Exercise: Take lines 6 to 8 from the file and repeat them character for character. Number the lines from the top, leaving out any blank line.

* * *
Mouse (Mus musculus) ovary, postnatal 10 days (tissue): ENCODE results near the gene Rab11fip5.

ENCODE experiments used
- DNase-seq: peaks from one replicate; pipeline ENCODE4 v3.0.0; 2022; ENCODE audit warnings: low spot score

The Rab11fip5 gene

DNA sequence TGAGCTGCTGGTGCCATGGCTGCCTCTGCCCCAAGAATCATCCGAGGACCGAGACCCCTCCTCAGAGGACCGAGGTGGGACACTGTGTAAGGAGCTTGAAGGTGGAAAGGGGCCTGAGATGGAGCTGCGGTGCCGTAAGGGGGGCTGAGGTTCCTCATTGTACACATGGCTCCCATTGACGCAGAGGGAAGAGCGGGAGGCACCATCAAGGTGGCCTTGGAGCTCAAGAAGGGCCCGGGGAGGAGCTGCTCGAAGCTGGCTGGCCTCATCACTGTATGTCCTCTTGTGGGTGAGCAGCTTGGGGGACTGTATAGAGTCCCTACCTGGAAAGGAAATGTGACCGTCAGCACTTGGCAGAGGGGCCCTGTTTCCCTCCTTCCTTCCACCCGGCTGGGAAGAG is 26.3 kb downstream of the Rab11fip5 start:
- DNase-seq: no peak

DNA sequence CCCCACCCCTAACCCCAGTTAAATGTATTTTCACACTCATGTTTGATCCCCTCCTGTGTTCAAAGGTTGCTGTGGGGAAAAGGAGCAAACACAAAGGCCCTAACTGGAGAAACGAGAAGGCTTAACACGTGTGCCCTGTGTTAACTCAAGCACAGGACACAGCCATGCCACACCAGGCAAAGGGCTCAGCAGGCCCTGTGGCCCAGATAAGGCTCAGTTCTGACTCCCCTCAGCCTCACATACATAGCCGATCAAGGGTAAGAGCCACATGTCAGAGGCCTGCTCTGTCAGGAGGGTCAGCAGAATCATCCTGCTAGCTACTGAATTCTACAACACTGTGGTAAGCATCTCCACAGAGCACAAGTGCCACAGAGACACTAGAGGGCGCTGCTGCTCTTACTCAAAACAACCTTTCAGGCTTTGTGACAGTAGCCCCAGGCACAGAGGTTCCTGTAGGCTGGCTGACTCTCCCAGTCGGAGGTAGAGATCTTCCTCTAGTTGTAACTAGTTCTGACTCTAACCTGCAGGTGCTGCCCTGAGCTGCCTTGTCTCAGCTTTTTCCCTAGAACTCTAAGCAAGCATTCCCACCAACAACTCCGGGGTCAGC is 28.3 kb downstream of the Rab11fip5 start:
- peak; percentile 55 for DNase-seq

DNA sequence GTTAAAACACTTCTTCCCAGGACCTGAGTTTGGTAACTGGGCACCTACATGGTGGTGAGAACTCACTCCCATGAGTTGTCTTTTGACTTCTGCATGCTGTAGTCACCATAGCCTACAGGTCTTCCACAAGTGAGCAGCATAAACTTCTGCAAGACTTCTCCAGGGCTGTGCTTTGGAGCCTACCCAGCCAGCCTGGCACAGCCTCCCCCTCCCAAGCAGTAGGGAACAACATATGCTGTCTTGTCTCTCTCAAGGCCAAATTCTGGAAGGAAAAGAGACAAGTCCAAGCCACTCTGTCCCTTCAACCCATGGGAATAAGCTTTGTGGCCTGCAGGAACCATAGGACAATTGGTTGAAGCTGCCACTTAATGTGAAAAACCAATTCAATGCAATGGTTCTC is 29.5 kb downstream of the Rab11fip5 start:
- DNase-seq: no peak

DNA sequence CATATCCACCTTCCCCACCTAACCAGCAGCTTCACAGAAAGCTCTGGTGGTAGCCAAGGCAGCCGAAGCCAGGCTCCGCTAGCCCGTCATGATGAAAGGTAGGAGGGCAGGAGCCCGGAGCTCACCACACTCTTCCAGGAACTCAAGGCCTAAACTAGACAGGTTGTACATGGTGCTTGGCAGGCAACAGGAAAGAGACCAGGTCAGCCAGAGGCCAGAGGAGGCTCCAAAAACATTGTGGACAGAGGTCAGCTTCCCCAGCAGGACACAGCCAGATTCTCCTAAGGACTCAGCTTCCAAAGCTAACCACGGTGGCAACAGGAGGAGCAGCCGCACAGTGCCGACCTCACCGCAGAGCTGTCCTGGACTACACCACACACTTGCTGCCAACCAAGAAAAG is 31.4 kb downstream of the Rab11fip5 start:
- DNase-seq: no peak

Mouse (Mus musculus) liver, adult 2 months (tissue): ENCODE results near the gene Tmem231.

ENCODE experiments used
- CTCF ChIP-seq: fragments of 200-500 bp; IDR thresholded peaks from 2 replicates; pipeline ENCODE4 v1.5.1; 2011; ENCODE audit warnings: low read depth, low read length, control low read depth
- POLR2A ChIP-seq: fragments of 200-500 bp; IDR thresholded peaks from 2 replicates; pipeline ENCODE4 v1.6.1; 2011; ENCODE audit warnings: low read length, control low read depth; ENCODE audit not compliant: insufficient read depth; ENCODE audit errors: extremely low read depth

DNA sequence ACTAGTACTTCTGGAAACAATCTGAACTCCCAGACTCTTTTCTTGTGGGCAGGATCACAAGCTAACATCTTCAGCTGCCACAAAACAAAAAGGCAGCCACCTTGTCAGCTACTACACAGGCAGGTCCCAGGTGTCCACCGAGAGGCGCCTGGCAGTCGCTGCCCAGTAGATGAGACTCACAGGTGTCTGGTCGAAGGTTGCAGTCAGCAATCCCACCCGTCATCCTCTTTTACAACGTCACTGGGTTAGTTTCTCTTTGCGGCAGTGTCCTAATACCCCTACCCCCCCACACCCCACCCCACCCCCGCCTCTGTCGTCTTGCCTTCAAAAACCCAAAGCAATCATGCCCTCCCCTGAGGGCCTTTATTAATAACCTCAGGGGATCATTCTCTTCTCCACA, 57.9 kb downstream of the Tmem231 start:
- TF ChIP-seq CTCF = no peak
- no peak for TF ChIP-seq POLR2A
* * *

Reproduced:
- DNase-seq: no peak

DNA sequence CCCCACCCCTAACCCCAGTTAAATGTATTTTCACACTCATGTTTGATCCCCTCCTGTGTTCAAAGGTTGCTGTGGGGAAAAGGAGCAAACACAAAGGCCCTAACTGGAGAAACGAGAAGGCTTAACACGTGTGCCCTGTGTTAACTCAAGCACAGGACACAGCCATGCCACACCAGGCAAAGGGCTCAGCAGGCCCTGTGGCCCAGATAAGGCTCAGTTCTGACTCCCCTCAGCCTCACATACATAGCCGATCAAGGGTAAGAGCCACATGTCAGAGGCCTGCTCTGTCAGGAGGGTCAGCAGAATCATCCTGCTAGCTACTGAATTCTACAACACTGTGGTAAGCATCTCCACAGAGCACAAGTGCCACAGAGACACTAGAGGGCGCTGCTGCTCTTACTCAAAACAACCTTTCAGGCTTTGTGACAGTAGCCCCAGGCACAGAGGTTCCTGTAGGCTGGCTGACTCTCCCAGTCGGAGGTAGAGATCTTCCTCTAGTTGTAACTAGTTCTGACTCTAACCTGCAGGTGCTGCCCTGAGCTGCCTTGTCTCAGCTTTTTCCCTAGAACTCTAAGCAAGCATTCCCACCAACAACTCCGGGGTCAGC is 28.3 kb downstream of the Rab11fip5 start:
- peak; percentile 55 for DNase-seq